8.4. Operator Precedence

In a script, operations execute in order of precedence: the higher precedence operations execute before the lower precedence ones. [1]

Table 8-1. Operator Precedence

HIGHEST PRECEDENCE
var++ var--post-increment, post-decrementC-style operators
++var --varpre-increment, pre-decrement

! ~negationlogical / bitwise, inverts sense of following operator

**exponentiationarithmetic operation
* / %multiplication, division, moduloarithmetic operation
+ -addition, subtractionarithmetic operation

<< >>left, right shiftbitwise

-z -nunary comparisonstring is/is-not null
-e -f -t -x, etc.unary comparisonfile-test
< -lt > -gt <= -le >= -gecompound comparisonstring and integer
-nt -ot -efcompound comparisonfile-test
== -eq != -neequality / inequalitytest operators, string and integer

&ANDbitwise
^XORexclusive OR, bitwise
|ORbitwise

&& -aANDlogical, compound comparison
|| -oORlogical, compound comparison

?:trinary operatorC-style
=assignment(do not confuse with equality test)
*= /= %= += -= <<= >>= &=combination assignmenttimes-equal, divide-equal, mod-equal, etc.

,commalinks a sequence of operations
LOWEST PRECEDENCE

In practice, all you really need to remember is the following:

• The "My Dear Aunt Sally" mantra (multiply, divide, add, subtract) for the familiar arithmetic operations.

• The compound logical operators, &&, ||, -a, and -o have low precedence.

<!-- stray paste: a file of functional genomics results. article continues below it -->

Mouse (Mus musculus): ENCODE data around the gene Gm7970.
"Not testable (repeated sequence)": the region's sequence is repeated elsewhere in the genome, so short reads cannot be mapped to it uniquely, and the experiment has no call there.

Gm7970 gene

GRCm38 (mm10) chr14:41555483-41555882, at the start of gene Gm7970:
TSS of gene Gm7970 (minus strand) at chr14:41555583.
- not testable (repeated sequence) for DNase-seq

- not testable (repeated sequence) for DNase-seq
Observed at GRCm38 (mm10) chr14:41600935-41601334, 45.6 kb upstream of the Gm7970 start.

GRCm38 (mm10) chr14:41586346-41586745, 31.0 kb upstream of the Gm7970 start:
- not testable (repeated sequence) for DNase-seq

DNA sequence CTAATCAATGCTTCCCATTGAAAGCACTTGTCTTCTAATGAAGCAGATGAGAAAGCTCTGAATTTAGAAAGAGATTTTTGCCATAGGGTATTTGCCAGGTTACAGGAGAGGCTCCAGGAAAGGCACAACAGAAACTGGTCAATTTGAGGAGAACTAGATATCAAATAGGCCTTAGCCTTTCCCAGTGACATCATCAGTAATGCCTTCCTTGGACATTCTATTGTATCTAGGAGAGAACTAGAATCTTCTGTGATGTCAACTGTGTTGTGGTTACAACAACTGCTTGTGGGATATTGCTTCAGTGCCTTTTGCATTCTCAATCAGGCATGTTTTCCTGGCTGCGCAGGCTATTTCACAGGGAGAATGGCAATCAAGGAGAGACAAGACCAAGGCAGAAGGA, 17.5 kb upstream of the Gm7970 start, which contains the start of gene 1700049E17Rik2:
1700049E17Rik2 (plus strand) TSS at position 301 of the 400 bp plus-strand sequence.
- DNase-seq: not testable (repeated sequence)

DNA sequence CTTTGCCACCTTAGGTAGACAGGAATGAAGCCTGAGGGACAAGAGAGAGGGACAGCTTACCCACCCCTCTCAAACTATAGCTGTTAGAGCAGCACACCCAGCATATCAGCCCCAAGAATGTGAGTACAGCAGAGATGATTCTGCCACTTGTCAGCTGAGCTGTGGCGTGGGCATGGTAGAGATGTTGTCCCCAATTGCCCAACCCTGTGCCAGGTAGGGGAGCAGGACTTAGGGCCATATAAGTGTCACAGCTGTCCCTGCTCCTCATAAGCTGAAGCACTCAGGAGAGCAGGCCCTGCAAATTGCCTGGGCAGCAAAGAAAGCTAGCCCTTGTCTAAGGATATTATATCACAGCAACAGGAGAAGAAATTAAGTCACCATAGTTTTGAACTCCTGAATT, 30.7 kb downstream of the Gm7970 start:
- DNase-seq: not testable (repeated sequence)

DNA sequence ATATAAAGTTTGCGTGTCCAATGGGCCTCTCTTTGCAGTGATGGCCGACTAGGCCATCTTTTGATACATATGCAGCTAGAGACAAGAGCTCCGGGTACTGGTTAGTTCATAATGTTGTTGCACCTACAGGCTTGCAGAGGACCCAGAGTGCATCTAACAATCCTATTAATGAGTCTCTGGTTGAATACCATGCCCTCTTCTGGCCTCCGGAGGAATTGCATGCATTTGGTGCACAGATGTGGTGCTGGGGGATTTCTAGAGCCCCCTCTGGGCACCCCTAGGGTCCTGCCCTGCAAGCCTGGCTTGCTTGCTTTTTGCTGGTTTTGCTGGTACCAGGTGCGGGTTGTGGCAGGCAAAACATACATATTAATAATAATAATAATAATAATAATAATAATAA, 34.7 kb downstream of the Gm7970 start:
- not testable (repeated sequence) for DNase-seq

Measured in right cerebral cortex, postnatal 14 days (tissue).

• The order of evaluation of equal-precedence operators is usually left-to-right.

Now, let's utilize our knowledge of operator precedence to analyze a couple of lines from the /etc/init.d/functions file, as found in the Fedora Core Linux distro.

 ```while [ -n "\$remaining" -a "\$retry" -gt 0 ]; do # This looks rather daunting at first glance. # Separate the conditions: while [ -n "\$remaining" -a "\$retry" -gt 0 ]; do # --condition 1-- ^^ --condition 2- # If variable "\$remaining" is not zero length #+ AND (-a) #+ variable "\$retry" is greater-than zero #+ then #+ the [ expresion-within-condition-brackets ] returns success (0) #+ and the while-loop executes an iteration. # ============================================================== # Evaluate "condition 1" and "condition 2" ***before*** #+ ANDing them. Why? Because the AND (-a) has a lower precedence #+ than the -n and -gt operators, #+ and therefore gets evaluated *last*. ################################################################# if [ -f /etc/sysconfig/i18n -a -z "\${NOLOCALE:-}" ] ; then # Again, separate the conditions: if [ -f /etc/sysconfig/i18n -a -z "\${NOLOCALE:-}" ] ; then # --condition 1--------- ^^ --condition 2----- # If file "/etc/sysconfig/i18n" exists #+ AND (-a) #+ variable \$NOLOCALE is zero length #+ then #+ the [ test-expresion-within-condition-brackets ] returns success (0) #+ and the commands following execute. # # As before, the AND (-a) gets evaluated *last* #+ because it has the lowest precedence of the operators within #+ the test brackets. # ============================================================== # Note: # \${NOLOCALE:-} is a parameter expansion that seems redundant. # But, if \$NOLOCALE has not been declared, it gets set to *null*, #+ in effect declaring it. # This makes a difference in some contexts.```

To avoid confusion or error in a complex sequence of test operators, break up the sequence into bracketed sections.
 ```if [ "\$v1" -gt "\$v2" -o "\$v1" -lt "\$v2" -a -e "\$filename" ] # Unclear what's going on here... if [[ "\$v1" -gt "\$v2" ]] || [[ "\$v1" -lt "\$v2" ]] && [[ -e "\$filename" ]] # Much better -- the condition tests are grouped in logical sections.```

Notes

 [1] Precedence, in this context, has approximately the same meaning as priority